Grace And Christology In The Early Church by Donald FairbairnGrace And Christology In The Early Church by Donald Fairbairn

Grace And Christology In The Early Church

byDonald Fairbairn

Paperback | May 3, 2006

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Was there a genuine theological consensus about Christ in the early Church? Donald Fairbairn's persuasive study uses the concept of grace to clarify this question. There were two sharply divergent understandings of grace and christology. One understanding, characteristic of Theodore andNestorius, saw grace as God's gift of co-operation to Christians and Christ as the uniquely graced man. The other understanding, characteristic of Cyril of Alexandria and John Cassian, saw grace as God the Word's personal descent to the human sphere so as to give himself to humanity. Dealing with,among others, John Chrysostom, John of Antioch, and Leo the Great, Fairbairn suggests that these two understandings were by no means equally represented in the fifth century: Cyril's view was in fact the consensus of the early Church.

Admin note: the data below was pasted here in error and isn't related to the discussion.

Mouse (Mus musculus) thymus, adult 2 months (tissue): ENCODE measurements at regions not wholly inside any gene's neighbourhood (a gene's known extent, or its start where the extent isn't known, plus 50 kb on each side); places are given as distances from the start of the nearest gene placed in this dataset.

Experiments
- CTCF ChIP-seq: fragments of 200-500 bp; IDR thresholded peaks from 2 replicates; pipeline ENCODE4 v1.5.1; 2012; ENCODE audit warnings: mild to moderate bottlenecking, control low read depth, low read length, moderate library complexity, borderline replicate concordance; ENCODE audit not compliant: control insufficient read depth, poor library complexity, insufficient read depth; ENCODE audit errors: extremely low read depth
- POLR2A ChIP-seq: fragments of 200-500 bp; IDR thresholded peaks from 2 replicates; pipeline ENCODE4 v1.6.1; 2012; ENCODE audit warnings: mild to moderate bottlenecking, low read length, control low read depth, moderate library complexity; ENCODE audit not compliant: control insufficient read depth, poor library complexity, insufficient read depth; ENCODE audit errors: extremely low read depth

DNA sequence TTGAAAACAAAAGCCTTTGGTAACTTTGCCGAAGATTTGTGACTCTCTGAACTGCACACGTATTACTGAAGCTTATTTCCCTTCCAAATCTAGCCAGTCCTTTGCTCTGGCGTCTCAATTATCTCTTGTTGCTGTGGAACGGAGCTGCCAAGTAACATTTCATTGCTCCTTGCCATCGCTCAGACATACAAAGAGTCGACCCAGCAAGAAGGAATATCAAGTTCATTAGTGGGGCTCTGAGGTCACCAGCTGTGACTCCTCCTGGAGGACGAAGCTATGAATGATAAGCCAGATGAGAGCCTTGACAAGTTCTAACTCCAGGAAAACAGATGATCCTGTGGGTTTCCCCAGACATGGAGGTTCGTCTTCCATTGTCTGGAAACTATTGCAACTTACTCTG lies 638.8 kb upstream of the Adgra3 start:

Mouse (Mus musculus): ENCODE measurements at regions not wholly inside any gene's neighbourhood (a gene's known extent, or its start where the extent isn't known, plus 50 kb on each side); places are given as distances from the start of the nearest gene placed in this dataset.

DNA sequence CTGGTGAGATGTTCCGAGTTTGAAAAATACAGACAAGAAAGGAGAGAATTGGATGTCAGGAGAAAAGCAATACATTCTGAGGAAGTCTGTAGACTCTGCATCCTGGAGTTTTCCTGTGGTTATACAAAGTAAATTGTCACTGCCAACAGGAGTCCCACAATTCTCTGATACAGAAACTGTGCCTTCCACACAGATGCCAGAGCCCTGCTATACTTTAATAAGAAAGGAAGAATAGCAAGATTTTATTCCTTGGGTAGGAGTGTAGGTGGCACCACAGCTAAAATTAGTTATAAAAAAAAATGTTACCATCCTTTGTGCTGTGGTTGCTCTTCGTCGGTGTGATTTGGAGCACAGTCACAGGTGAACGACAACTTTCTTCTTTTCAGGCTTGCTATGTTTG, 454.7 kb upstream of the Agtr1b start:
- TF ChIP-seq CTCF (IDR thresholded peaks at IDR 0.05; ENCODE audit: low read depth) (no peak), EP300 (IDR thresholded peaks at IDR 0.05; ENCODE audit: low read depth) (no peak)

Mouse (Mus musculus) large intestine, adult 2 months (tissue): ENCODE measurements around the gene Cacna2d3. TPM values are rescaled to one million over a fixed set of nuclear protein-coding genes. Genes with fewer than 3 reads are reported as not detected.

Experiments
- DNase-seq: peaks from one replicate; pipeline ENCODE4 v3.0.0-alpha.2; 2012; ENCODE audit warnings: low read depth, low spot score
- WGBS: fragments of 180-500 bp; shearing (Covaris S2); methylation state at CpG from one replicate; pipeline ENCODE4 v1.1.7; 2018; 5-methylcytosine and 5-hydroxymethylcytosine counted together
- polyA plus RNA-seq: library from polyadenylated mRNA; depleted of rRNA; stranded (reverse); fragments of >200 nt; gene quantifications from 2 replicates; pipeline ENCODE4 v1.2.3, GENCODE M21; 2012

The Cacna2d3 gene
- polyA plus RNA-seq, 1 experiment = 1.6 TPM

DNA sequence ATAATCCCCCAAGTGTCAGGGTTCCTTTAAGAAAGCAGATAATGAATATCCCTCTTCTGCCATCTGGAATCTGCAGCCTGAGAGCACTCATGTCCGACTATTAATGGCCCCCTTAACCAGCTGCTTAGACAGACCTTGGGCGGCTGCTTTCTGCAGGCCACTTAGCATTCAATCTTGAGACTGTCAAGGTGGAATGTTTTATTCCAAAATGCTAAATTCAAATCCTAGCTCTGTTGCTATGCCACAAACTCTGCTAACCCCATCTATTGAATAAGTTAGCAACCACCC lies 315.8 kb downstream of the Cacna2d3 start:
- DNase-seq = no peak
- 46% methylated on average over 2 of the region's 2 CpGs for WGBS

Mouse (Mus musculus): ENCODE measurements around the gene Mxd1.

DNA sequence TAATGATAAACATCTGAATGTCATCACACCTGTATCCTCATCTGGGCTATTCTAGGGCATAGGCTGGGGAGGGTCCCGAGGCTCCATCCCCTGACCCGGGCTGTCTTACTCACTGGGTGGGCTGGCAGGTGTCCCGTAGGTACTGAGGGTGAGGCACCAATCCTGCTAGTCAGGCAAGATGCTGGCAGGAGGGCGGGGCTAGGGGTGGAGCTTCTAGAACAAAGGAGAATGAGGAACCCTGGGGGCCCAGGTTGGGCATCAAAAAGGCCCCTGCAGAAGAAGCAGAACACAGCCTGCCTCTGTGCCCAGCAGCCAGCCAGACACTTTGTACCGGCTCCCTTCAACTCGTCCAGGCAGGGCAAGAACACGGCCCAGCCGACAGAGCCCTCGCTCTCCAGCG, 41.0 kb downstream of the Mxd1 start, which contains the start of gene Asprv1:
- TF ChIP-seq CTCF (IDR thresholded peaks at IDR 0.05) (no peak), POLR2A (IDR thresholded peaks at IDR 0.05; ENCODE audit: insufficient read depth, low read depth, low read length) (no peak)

Donald Fairbairn is Associate Professor of Historical Theology and Missions at Erskine Theological Seminary, South Carolina.
Title:Grace And Christology In The Early ChurchFormat:PaperbackDimensions:288 pages, 8.5 × 5.43 × 0.66 inPublished:May 3, 2006Publisher:Oxford University PressLanguage:English

The following ISBNs are associated with this title:

ISBN - 10:019929710X

ISBN - 13:9780199297108


Table of Contents

1. Grace and the central issue of the christological controversy2. Christ as the uniquely graced man in Theodore and Nestorius3. Grace as the sharing of divine communion in Cyril's early writings4. God's own Son as the source of grace in Cyril's later writings5. Grace as deepening communion with God in Cassian's monastic writings6. Grace and the Saviour's personal subject in Cassian's De incarnatione Domini7. Grace and the Logos' double birth in the early Church

Editorial Reviews

"An interesting and provocative work of scholarship...Fairbairn has done an excellent job expanding on the considerable body of scholarship arguing for a new narrative describing the ancient christological controversy. "--Journal of Religion